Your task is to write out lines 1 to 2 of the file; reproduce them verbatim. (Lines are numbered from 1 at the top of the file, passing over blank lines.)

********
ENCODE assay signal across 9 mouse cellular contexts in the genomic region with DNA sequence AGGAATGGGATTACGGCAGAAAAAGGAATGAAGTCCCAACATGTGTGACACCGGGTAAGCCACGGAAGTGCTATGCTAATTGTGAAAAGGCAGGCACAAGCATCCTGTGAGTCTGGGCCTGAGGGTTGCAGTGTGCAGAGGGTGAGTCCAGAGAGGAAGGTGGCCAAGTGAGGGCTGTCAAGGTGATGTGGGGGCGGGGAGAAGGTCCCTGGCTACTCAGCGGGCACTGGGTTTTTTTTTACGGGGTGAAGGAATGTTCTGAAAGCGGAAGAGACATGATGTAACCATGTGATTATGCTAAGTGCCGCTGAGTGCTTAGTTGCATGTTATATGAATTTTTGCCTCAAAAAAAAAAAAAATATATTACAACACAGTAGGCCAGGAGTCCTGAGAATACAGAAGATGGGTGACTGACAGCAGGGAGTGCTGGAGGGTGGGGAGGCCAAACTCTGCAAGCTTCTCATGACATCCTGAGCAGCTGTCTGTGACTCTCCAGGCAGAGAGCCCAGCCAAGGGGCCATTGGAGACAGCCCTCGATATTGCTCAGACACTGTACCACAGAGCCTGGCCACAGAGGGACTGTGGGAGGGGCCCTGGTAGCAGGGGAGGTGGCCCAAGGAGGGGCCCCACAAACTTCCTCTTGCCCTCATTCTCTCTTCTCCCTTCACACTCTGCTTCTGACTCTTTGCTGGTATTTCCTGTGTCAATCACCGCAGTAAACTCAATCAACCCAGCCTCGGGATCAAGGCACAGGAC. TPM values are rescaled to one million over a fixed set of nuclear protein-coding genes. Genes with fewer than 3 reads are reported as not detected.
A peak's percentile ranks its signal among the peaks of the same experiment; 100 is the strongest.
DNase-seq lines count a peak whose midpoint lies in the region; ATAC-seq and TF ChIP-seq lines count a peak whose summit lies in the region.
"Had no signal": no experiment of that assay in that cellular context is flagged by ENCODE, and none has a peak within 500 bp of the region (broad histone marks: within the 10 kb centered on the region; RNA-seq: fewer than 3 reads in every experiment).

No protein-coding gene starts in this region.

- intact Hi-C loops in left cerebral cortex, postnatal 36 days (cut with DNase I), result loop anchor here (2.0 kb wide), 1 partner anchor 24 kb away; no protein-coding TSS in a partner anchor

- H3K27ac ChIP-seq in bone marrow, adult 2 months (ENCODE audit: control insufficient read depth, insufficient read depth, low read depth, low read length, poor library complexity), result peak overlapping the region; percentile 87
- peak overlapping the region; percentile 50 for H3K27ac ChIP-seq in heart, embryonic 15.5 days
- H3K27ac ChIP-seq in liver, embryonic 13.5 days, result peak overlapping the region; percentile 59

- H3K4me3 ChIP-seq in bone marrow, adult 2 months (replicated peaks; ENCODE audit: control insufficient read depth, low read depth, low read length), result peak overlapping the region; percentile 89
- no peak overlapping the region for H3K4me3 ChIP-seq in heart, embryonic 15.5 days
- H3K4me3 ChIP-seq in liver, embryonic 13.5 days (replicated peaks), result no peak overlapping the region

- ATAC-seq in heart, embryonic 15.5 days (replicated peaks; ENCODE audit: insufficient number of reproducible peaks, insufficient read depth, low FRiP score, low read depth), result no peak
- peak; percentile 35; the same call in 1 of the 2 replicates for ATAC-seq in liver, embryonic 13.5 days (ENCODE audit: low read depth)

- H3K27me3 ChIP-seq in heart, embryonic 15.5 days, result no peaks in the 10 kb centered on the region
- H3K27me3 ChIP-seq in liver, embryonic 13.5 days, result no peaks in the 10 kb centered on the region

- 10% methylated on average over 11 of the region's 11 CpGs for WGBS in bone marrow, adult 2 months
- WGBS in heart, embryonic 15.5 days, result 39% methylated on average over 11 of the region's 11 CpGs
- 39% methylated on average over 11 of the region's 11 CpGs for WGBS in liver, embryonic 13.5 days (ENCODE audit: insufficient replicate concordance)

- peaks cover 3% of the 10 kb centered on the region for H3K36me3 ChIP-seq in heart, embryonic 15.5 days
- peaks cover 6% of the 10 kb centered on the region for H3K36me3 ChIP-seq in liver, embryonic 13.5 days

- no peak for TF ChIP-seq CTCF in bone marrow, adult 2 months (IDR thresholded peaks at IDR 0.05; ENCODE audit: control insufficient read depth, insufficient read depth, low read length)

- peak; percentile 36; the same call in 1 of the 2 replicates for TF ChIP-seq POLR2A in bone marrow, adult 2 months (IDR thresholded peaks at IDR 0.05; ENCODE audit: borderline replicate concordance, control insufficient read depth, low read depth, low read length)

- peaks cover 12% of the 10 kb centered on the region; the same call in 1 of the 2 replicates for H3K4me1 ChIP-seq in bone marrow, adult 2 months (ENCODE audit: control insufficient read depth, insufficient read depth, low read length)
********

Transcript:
ENCODE assay signal across 9 mouse cellular contexts in the genomic region with DNA sequence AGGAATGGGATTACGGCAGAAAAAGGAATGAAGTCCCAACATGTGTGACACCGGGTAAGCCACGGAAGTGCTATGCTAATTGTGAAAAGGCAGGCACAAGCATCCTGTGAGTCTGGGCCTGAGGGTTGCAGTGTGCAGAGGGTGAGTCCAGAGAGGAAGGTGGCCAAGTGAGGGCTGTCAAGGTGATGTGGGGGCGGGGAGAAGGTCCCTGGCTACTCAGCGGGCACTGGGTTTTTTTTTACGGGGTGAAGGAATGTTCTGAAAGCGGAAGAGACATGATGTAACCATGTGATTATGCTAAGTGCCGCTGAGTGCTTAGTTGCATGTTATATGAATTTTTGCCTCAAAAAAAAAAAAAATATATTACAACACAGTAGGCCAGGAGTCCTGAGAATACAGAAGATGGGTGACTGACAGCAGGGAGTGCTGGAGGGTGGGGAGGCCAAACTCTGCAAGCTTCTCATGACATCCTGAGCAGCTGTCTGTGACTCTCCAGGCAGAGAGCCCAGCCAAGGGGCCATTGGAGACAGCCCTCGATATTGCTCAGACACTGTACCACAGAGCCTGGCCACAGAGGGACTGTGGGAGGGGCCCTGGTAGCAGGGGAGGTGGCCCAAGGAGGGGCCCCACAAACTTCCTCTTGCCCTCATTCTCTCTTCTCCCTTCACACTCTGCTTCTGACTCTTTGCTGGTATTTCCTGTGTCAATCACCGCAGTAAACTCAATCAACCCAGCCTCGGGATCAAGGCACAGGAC. TPM values are rescaled to one million over a fixed set of nuclear protein-coding genes. Genes with fewer than 3 reads are reported as not detected.
A peak's percentile ranks its signal among the peaks of the same experiment; 100 is the strongest.